The marvelous thing about all of the technology available today is the incredible variety of communication you can have with someone. From ordering flowers for no special reason, to asking Alexa to turn on lights as your partner gets home, to the arrival of a Candy-gram, all can celebrate the quality of your caring. The distance might be regrettable, but ultimately it means nothing because the relationship remains meaningful.
Yet every relationship requires a loving touch from time to time and relationships need nurturing no matter what the distance involved. So you want to be aware and do your part to keep the fire of the relationship fueled. That’s unique for all relationships, whether it’s one that depends on more or less frequent contact.
If it works for both of you, then that’s the ticket. But sometimes finding out how much contact is enough contact involves compromise.
But it’s more than achievable.
All four of these lead to having a much calmer and more fulfilling relationship with those you love. And help to keep your awareness on the side of the glass that’s half-full, instead of half-empty.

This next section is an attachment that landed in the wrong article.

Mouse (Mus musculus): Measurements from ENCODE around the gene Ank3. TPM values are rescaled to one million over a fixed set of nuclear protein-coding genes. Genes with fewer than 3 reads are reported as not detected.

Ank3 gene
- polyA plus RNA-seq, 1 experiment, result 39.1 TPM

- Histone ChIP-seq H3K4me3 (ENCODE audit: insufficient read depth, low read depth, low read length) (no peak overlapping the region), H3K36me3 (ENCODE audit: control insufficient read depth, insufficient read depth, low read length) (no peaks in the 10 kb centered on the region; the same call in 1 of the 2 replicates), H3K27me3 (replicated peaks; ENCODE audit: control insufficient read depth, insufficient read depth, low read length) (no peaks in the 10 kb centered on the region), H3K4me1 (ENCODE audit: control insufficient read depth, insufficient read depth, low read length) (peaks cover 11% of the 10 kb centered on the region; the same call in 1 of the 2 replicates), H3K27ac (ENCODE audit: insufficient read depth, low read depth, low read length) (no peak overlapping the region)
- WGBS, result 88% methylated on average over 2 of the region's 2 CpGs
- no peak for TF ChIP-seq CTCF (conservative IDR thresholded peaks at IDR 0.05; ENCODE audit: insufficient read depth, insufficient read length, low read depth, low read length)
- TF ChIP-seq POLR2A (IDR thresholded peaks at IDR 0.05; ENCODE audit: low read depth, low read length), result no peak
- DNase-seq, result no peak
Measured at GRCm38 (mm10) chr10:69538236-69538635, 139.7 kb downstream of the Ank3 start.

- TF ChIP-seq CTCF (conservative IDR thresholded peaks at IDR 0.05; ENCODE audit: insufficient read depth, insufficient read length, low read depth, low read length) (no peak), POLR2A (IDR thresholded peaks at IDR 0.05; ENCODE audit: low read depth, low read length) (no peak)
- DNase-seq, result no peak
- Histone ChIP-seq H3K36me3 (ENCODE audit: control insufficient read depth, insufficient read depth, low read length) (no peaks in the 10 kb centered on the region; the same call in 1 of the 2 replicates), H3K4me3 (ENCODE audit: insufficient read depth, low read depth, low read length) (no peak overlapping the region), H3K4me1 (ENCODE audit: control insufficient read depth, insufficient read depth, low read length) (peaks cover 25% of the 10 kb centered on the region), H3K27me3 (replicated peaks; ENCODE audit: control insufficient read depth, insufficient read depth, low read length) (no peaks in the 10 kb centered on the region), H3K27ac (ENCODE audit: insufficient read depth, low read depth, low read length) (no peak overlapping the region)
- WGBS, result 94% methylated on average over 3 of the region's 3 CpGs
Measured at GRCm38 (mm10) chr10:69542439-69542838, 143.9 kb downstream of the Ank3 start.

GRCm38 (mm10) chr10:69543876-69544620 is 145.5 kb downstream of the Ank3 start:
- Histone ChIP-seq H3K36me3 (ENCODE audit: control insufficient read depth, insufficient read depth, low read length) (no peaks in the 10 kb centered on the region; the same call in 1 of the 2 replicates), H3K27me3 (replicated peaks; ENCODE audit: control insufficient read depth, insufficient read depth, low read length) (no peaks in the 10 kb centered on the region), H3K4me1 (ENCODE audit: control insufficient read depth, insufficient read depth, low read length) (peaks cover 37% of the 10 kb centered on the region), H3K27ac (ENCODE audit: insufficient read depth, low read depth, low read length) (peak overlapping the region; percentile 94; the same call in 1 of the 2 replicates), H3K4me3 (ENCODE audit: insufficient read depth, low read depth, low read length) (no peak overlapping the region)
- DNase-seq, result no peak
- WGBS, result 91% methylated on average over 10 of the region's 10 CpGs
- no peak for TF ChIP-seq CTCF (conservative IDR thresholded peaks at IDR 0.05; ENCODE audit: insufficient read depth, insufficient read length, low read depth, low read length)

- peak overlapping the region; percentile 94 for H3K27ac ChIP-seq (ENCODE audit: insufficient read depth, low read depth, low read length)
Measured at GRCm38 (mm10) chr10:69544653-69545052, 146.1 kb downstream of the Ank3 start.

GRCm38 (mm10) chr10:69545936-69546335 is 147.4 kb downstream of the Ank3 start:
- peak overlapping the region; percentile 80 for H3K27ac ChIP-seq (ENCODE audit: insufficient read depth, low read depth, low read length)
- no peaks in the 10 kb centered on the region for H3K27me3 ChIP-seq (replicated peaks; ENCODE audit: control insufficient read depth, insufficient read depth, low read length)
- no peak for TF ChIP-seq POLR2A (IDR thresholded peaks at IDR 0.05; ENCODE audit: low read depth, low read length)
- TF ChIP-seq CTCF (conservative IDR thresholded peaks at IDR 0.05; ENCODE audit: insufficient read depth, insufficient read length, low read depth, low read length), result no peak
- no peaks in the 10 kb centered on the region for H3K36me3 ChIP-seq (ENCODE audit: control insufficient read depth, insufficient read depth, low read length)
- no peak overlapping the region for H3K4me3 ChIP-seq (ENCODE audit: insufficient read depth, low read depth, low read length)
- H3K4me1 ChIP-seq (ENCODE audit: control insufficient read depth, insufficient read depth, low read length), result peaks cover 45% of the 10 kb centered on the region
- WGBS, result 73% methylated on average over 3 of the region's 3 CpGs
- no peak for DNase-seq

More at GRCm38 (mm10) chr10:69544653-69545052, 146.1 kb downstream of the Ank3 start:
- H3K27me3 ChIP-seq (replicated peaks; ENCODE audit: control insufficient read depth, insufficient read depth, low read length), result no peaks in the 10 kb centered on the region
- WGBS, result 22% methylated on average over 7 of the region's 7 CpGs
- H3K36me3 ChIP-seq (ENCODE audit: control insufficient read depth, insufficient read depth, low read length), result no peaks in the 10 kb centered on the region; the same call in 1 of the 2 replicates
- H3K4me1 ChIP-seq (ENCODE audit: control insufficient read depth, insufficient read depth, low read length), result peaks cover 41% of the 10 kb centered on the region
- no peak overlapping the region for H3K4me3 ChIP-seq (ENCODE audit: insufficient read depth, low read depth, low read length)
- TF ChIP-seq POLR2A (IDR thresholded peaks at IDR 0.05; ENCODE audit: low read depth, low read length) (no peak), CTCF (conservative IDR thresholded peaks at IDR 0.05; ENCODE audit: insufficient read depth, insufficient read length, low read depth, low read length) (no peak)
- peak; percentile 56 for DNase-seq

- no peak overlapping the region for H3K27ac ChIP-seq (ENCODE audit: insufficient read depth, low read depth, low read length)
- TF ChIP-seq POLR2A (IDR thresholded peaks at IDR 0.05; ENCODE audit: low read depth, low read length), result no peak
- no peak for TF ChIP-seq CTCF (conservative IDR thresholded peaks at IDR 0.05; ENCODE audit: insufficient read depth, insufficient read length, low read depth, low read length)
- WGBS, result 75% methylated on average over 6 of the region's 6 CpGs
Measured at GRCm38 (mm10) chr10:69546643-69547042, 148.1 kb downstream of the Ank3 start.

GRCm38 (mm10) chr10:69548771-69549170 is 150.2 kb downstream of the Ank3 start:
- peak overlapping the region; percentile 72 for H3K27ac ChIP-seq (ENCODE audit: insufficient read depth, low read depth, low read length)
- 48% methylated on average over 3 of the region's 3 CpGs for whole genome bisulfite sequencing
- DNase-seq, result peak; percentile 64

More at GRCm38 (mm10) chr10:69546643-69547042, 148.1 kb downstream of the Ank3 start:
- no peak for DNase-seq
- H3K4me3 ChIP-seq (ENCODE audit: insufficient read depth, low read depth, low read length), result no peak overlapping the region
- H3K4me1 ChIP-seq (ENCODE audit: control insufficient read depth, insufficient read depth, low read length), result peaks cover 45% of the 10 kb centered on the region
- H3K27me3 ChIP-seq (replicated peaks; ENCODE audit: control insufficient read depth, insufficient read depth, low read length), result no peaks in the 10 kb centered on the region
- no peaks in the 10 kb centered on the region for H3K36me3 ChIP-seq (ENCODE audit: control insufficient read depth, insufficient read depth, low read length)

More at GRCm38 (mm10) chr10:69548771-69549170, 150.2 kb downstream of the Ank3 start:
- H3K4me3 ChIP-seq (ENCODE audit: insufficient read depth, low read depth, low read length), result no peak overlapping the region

And that can be a huge gift to give yourself, as well as those you love.
You can hear more about relationships and many other topics by listening to my podcast, SelfWork with Dr. Margaret Rutherford. Subscribe to my website and receive one weekly newsletter including my weekly blog post and podcast! If you’d like to join my FaceBook closed group, then click here and answer the membership questions! Welcome!
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Originally published on September 1, 2017; updated February 9, 2020.